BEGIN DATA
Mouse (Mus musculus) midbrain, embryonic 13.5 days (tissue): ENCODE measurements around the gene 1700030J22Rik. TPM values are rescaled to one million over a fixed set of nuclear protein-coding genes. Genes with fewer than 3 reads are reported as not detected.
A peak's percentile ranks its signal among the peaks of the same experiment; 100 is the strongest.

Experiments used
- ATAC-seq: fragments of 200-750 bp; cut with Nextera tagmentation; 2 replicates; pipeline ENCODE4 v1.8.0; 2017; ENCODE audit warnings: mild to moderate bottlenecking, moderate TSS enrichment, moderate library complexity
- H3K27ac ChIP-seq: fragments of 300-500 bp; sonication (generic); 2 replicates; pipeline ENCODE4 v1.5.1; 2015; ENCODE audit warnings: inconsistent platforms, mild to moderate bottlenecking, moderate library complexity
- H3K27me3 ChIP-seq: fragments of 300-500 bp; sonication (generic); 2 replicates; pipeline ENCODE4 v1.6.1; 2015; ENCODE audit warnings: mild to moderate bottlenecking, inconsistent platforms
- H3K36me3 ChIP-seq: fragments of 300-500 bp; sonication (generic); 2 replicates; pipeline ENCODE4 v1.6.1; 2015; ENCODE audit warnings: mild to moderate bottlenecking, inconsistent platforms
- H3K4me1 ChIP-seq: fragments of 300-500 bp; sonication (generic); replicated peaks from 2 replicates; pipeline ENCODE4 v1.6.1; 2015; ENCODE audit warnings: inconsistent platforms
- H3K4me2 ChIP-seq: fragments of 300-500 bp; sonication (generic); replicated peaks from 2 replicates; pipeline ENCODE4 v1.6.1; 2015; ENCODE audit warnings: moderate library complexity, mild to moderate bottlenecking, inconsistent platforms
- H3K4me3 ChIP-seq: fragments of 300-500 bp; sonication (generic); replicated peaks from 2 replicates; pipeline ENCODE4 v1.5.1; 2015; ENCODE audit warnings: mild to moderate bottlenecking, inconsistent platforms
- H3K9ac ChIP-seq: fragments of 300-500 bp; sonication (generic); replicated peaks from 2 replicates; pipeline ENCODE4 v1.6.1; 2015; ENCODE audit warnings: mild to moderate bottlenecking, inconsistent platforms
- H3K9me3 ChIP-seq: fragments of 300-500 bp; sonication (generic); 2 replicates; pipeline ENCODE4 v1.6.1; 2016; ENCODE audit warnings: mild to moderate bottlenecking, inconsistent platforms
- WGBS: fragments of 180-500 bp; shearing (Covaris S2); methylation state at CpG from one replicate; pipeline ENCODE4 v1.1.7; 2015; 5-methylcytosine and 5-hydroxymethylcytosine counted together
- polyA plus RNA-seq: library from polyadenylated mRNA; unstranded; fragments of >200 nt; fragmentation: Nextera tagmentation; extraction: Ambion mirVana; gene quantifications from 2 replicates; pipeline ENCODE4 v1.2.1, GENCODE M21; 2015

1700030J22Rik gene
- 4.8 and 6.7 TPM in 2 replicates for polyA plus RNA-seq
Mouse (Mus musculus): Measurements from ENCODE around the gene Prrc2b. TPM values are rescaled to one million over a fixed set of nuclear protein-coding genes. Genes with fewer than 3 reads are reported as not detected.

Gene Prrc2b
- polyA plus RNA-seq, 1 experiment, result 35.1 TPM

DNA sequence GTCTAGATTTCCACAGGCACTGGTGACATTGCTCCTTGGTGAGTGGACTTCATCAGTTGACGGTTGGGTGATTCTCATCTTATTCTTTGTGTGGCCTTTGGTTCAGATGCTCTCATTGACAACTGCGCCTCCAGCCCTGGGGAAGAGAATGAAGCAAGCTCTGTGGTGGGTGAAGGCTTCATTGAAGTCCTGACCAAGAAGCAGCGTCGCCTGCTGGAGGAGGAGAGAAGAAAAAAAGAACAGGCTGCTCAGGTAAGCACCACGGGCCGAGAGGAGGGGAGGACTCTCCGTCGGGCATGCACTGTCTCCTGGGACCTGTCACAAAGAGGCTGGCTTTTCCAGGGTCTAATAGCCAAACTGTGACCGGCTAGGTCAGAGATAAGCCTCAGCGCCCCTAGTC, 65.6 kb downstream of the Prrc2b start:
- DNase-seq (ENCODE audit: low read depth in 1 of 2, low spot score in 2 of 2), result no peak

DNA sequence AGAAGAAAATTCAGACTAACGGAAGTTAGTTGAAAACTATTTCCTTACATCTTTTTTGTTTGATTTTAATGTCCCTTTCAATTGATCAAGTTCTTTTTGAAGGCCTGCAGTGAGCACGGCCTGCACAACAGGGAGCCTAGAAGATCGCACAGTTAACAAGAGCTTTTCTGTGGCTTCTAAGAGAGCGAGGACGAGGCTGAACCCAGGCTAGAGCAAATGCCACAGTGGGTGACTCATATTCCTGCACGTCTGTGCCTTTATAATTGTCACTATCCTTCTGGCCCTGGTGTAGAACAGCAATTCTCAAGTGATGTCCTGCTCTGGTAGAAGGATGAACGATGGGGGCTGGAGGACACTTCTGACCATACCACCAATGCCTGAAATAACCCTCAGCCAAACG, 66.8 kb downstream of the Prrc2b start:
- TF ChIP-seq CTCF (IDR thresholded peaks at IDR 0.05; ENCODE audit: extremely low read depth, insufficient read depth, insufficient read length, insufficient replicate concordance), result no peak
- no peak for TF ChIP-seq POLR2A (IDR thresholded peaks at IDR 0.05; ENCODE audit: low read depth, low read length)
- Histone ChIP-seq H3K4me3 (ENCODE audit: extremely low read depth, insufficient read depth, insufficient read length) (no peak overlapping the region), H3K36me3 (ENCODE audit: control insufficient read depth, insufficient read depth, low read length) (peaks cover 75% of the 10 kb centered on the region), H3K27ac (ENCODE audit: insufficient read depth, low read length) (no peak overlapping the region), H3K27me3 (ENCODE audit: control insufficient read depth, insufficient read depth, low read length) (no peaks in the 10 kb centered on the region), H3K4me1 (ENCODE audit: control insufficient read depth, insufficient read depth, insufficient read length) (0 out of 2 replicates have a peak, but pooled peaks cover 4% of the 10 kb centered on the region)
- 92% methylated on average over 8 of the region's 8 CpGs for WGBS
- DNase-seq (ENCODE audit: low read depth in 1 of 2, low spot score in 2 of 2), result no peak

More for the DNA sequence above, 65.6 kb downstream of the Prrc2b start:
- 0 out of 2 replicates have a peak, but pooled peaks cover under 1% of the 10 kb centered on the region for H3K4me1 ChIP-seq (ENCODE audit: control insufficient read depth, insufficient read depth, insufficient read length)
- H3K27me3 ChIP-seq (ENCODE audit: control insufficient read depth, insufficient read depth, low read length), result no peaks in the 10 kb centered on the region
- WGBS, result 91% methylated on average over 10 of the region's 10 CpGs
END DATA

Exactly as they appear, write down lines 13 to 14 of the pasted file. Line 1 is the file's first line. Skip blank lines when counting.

- WGBS: fragments of 180-500 bp; shearing (Covaris S2); methylation state at CpG from one replicate; pipeline ENCODE4 v1.1.7; 2015; 5-methylcytosine and 5-hydroxymethylcytosine counted together
- polyA plus RNA-seq: library from polyadenylated mRNA; unstranded; fragments of >200 nt; fragmentation: Nextera tagmentation; extraction: Ambion mirVana; gene quantifications from 2 replicates; pipeline ENCODE4 v1.2.1, GENCODE M21; 2015